You have authored an article talking about a 2-year blueprint for organisations post COVID-19 which circles around a Respond, Reimagine, Reinforce and Rebound approach. An interesting read, it talks about aggressive marketing strategies to establish a renewed position in the market for companies. How do you think consumer behaviour will change after this pandemic which will require this repositioning?
The current consumer behaviour in India is that of a survivalist, a self-preservation behaviour that ensures nothing but survival. There are some interesting and somewhat useful ramifications of this behaviour. One is change in attitude from splurging in non-essential goods and services to preserving the essential to make it last as long as possible. One of the positive consequences of COVID-19 is an inward shift in orientation, which means consumers are able to reflect more. They are able to develop a caring attitude towards family, community and the overall environment. This is a dramatic switch considering the reckless consumption culture prevalent pre-covid.
Post COVID-19, we are looking at a new consumer who is healthier, caring, frugal, more conscious, less mobile and yet more productive. An enterprise that focuses on this new consumer behaviour is likely to benefit out of this seemingly adverse situation.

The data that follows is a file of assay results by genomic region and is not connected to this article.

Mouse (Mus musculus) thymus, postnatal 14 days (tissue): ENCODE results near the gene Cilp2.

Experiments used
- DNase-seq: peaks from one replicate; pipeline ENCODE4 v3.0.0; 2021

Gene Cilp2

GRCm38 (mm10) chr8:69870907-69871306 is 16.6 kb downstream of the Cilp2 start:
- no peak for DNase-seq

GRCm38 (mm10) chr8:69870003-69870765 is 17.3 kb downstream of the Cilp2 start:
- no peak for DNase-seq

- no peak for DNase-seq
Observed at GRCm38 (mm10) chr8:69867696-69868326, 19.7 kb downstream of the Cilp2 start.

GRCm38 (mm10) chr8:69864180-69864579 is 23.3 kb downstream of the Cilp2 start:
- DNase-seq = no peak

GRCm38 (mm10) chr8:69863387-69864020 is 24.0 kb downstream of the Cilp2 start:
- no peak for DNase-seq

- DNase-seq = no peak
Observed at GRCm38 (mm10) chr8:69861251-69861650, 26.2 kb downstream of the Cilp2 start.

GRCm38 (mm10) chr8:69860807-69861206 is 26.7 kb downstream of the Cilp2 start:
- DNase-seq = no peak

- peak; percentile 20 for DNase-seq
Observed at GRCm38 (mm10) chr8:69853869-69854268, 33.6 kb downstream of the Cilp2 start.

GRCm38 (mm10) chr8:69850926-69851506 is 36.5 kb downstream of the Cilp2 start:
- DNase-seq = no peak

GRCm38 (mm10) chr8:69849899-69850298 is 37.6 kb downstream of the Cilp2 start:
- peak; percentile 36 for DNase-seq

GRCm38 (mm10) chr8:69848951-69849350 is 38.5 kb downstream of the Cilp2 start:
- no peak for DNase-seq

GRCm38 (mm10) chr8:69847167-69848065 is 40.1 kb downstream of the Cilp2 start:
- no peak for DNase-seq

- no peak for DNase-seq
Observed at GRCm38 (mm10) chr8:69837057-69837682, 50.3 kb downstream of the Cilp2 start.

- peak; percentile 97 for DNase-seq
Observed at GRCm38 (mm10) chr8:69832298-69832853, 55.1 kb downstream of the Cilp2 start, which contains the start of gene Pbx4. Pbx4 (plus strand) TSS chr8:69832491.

After a sizeable experience and heading growth at BOD, you started a consumer-facing, tech-startup. A lot of students in our college look for a similar career trajectory, moving from consultancy to entrepreneurship. Is there anything you’d like for them to know, about things they should keep in mind to make the best out of this experience?
My first entrepreneurial venture after a brief career in banking was consulting. Credihealth happened midway in that journey as the consulting venture continued to become stronger and more influential.
Serving as a strategy consultant for over 12 years has been an extremely fulfilling journey for me. I can confidently share with you that there is no other profession that prepares you well for entrepreneurship than management consulting. You end up working with a multitude of clients across industries. You develop a deep understanding of how an organization works and how entrepreneurs think as you solve important problems for them.
Having said that, consulting is not a pre-requisite for becoming an entrepreneur. Most successful entrepreneurs aren’t ex-consultants. They are people who are visionary and have this uncanny rare ability to rally really good quality people alongside them as they live their vision, one day at a time.